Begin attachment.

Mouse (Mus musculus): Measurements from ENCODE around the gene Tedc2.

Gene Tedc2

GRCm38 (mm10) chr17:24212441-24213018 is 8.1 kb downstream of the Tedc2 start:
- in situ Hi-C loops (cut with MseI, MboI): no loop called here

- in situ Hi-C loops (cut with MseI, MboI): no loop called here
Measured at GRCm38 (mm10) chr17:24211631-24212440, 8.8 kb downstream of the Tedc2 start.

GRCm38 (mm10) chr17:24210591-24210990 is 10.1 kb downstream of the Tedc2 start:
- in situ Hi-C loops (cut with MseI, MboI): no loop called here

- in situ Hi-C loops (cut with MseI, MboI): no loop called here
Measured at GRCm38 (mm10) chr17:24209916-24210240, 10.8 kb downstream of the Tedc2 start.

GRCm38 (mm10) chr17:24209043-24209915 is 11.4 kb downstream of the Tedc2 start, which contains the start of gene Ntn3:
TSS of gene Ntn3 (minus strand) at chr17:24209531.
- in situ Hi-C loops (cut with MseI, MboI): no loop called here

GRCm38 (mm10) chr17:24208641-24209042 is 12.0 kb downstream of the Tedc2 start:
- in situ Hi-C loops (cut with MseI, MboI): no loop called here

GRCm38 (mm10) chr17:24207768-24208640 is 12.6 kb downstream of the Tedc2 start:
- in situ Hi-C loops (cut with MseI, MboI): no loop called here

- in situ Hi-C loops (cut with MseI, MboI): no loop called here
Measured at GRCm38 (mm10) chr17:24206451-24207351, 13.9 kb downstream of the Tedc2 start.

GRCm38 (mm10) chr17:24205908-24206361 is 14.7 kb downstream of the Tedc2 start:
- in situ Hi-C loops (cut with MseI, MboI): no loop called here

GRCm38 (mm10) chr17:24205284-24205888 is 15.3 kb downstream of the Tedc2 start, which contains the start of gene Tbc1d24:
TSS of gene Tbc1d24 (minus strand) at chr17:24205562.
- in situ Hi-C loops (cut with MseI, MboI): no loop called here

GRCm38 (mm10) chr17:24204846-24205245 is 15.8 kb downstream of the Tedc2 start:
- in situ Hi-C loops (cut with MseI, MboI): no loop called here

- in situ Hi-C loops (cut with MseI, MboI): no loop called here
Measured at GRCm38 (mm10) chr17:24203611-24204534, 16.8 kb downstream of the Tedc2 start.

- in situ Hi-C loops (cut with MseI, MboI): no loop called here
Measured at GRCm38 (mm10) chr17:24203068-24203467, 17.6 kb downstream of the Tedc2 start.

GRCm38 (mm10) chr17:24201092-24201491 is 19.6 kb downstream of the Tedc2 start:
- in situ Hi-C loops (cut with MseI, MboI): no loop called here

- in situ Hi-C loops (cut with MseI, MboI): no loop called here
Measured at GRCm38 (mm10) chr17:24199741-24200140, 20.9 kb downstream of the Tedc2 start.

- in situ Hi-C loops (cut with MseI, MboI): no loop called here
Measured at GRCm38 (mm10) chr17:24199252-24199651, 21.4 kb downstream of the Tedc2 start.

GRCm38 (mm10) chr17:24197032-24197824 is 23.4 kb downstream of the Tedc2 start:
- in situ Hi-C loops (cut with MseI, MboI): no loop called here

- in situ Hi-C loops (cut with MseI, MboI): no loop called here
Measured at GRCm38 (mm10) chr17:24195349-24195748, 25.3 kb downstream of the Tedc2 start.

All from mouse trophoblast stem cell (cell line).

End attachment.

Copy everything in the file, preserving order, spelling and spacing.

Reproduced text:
Mouse (Mus musculus): Measurements from ENCODE around the gene Tedc2.

Gene Tedc2

GRCm38 (mm10) chr17:24212441-24213018 is 8.1 kb downstream of the Tedc2 start:
- in situ Hi-C loops (cut with MseI, MboI): no loop called here

- in situ Hi-C loops (cut with MseI, MboI): no loop called here
Measured at GRCm38 (mm10) chr17:24211631-24212440, 8.8 kb downstream of the Tedc2 start.

GRCm38 (mm10) chr17:24210591-24210990 is 10.1 kb downstream of the Tedc2 start:
- in situ Hi-C loops (cut with MseI, MboI): no loop called here

- in situ Hi-C loops (cut with MseI, MboI): no loop called here
Measured at GRCm38 (mm10) chr17:24209916-24210240, 10.8 kb downstream of the Tedc2 start.

GRCm38 (mm10) chr17:24209043-24209915 is 11.4 kb downstream of the Tedc2 start, which contains the start of gene Ntn3:
TSS of gene Ntn3 (minus strand) at chr17:24209531.
- in situ Hi-C loops (cut with MseI, MboI): no loop called here

GRCm38 (mm10) chr17:24208641-24209042 is 12.0 kb downstream of the Tedc2 start:
- in situ Hi-C loops (cut with MseI, MboI): no loop called here

GRCm38 (mm10) chr17:24207768-24208640 is 12.6 kb downstream of the Tedc2 start:
- in situ Hi-C loops (cut with MseI, MboI): no loop called here

- in situ Hi-C loops (cut with MseI, MboI): no loop called here
Measured at GRCm38 (mm10) chr17:24206451-24207351, 13.9 kb downstream of the Tedc2 start.

GRCm38 (mm10) chr17:24205908-24206361 is 14.7 kb downstream of the Tedc2 start:
- in situ Hi-C loops (cut with MseI, MboI): no loop called here

GRCm38 (mm10) chr17:24205284-24205888 is 15.3 kb downstream of the Tedc2 start, which contains the start of gene Tbc1d24:
TSS of gene Tbc1d24 (minus strand) at chr17:24205562.
- in situ Hi-C loops (cut with MseI, MboI): no loop called here

GRCm38 (mm10) chr17:24204846-24205245 is 15.8 kb downstream of the Tedc2 start:
- in situ Hi-C loops (cut with MseI, MboI): no loop called here

- in situ Hi-C loops (cut with MseI, MboI): no loop called here
Measured at GRCm38 (mm10) chr17:24203611-24204534, 16.8 kb downstream of the Tedc2 start.

- in situ Hi-C loops (cut with MseI, MboI): no loop called here
Measured at GRCm38 (mm10) chr17:24203068-24203467, 17.6 kb downstream of the Tedc2 start.

GRCm38 (mm10) chr17:24201092-24201491 is 19.6 kb downstream of the Tedc2 start:
- in situ Hi-C loops (cut with MseI, MboI): no loop called here

- in situ Hi-C loops (cut with MseI, MboI): no loop called here
Measured at GRCm38 (mm10) chr17:24199741-24200140, 20.9 kb downstream of the Tedc2 start.

- in situ Hi-C loops (cut with MseI, MboI): no loop called here
Measured at GRCm38 (mm10) chr17:24199252-24199651, 21.4 kb downstream of the Tedc2 start.

GRCm38 (mm10) chr17:24197032-24197824 is 23.4 kb downstream of the Tedc2 start:
- in situ Hi-C loops (cut with MseI, MboI): no loop called here

- in situ Hi-C loops (cut with MseI, MboI): no loop called here
Measured at GRCm38 (mm10) chr17:24195349-24195748, 25.3 kb downstream of the Tedc2 start.

All from mouse trophoblast stem cell (cell line).